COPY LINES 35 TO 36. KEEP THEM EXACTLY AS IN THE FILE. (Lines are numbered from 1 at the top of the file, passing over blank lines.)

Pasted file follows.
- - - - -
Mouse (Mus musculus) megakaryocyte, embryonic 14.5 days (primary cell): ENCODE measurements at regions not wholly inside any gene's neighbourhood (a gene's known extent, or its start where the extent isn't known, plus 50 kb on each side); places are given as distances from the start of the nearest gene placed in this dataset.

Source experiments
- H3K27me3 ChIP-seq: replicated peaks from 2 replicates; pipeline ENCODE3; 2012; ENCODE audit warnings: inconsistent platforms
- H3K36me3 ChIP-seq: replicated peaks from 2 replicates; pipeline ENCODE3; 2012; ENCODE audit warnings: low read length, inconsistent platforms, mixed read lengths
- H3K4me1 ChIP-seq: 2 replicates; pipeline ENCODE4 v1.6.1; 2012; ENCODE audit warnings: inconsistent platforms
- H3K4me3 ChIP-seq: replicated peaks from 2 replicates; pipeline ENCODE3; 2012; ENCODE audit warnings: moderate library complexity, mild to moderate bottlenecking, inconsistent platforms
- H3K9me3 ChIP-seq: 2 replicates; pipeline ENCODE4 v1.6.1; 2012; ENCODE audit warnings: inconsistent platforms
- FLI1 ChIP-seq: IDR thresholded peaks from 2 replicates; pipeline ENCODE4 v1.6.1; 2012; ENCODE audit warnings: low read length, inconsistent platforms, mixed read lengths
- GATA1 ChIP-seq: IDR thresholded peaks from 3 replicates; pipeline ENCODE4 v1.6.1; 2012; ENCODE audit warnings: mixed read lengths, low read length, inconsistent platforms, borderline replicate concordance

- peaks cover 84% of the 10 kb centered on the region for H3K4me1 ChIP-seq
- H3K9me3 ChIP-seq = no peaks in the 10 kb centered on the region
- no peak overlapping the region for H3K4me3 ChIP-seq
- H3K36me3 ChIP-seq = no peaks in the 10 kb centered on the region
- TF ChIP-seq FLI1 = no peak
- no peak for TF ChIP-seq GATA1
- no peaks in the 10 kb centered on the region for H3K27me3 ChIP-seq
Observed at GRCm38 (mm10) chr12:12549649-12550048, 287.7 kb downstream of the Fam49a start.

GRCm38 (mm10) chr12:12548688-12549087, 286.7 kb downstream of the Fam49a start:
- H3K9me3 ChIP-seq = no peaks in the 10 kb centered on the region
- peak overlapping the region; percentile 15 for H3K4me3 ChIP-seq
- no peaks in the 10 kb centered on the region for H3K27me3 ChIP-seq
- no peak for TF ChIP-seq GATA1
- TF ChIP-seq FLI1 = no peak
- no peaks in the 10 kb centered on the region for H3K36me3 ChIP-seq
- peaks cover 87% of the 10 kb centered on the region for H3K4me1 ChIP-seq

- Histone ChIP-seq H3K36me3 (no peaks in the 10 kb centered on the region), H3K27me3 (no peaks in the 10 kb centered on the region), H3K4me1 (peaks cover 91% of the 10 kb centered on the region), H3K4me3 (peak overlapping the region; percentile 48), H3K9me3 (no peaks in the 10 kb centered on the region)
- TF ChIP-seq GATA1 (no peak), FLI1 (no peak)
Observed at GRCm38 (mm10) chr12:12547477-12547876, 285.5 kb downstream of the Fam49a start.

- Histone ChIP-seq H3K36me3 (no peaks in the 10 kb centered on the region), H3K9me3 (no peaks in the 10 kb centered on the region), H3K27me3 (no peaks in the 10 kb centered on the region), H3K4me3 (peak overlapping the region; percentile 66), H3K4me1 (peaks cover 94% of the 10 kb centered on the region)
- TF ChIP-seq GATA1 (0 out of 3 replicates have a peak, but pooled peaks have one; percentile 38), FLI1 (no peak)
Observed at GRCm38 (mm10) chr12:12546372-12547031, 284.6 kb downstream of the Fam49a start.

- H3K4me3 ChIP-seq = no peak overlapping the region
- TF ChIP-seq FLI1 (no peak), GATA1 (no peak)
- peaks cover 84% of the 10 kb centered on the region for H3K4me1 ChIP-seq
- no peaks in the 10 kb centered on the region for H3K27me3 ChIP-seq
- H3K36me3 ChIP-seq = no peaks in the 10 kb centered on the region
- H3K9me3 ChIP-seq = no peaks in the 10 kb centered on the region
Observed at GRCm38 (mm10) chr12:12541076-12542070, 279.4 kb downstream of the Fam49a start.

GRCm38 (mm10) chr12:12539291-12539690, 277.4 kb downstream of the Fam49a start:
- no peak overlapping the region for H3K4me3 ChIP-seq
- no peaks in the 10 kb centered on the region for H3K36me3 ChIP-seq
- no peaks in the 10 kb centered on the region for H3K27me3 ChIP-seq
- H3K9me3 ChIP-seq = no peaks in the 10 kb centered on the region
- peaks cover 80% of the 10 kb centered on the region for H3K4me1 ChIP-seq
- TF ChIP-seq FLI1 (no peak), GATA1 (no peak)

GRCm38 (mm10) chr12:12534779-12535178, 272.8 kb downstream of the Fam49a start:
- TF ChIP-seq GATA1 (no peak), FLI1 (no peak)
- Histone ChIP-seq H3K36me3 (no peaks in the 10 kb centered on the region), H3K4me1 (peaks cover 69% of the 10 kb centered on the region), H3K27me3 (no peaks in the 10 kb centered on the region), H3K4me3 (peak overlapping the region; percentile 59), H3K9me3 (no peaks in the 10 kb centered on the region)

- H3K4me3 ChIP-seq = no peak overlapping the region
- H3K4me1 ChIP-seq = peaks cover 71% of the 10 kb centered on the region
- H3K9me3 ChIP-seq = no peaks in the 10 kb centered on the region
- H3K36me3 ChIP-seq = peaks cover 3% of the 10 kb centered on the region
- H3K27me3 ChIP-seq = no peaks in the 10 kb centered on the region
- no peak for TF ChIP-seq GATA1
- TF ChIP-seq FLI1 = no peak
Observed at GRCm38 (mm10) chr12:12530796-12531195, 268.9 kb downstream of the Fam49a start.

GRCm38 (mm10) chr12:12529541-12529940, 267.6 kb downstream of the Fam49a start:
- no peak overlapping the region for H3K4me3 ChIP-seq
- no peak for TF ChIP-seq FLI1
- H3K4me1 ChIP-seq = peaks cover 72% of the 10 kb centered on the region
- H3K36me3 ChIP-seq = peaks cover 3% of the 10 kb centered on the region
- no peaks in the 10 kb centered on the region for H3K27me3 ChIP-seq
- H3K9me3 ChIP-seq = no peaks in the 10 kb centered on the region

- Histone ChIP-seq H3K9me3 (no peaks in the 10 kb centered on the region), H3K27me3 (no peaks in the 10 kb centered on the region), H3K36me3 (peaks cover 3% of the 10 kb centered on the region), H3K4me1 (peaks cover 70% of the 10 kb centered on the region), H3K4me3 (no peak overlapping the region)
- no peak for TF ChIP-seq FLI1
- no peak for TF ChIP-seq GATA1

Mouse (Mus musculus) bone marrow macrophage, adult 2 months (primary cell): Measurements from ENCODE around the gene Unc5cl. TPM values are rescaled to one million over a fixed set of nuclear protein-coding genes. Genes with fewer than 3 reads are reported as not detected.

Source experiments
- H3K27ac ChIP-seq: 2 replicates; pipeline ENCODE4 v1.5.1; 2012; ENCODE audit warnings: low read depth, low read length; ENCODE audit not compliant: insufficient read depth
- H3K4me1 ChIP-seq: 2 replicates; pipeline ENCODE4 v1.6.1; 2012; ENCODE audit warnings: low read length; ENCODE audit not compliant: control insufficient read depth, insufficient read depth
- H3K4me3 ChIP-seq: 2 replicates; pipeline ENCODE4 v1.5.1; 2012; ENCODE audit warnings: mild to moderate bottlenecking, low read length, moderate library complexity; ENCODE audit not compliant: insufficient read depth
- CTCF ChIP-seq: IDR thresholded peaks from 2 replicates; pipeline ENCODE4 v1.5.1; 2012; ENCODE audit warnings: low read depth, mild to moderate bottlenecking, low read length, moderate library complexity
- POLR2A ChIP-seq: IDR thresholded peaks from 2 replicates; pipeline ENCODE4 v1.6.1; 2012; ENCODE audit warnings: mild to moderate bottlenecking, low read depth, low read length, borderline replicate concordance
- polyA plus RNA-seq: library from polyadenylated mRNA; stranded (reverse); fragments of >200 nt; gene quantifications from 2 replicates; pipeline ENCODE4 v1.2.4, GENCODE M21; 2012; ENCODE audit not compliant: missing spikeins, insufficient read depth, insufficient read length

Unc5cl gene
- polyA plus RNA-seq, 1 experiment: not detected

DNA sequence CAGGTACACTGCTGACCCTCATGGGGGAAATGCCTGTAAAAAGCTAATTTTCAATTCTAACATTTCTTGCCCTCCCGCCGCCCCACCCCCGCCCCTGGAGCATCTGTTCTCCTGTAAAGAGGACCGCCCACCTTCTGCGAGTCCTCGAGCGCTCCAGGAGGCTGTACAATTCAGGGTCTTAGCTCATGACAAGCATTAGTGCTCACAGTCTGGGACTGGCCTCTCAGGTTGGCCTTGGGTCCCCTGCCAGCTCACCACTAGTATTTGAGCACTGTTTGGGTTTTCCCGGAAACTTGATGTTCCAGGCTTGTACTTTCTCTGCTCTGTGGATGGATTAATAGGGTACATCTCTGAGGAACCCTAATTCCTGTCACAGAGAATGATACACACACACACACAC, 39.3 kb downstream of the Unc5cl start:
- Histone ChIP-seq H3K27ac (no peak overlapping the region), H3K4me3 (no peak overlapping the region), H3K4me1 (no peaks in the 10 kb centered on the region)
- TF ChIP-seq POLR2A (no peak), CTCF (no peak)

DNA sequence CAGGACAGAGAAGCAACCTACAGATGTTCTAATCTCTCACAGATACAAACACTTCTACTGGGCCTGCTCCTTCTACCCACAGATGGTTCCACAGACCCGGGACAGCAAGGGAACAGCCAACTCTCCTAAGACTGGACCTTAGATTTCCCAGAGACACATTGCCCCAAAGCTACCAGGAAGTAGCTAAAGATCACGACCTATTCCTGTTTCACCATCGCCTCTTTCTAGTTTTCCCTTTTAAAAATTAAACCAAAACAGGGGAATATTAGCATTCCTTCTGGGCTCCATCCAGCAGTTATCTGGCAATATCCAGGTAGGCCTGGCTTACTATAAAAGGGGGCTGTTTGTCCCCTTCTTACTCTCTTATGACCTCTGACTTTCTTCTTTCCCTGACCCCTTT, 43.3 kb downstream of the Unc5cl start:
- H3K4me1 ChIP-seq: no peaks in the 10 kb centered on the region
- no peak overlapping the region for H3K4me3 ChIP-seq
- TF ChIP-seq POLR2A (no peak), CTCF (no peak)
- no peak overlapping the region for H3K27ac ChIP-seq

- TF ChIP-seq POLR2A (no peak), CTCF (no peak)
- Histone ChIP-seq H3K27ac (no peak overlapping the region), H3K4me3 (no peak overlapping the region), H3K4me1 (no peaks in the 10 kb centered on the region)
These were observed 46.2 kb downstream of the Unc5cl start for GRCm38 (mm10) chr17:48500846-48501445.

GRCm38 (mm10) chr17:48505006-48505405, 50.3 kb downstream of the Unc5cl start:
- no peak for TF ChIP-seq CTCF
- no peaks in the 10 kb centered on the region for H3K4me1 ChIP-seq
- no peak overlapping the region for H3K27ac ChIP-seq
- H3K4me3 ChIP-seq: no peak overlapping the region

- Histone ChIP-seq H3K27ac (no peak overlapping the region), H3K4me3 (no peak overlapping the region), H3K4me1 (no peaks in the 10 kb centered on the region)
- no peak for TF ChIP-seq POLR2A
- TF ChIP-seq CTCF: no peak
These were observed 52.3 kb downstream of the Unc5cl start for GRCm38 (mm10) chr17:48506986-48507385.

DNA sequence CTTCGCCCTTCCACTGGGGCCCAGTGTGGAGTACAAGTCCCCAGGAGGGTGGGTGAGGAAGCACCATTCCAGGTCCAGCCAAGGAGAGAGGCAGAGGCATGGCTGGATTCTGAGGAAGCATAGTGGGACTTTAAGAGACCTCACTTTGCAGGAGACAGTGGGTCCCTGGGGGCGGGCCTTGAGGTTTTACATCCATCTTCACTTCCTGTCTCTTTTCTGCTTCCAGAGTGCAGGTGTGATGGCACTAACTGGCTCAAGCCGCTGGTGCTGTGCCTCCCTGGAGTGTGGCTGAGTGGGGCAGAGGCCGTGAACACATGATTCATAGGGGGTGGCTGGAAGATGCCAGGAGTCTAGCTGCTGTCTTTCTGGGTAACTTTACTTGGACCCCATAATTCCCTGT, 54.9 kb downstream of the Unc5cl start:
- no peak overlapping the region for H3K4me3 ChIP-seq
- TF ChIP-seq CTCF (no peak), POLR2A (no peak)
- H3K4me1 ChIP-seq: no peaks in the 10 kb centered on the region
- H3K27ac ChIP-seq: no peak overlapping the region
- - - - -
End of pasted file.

- no peaks in the 10 kb centered on the region for H3K27me3 ChIP-seq
- H3K36me3 ChIP-seq = no peaks in the 10 kb centered on the region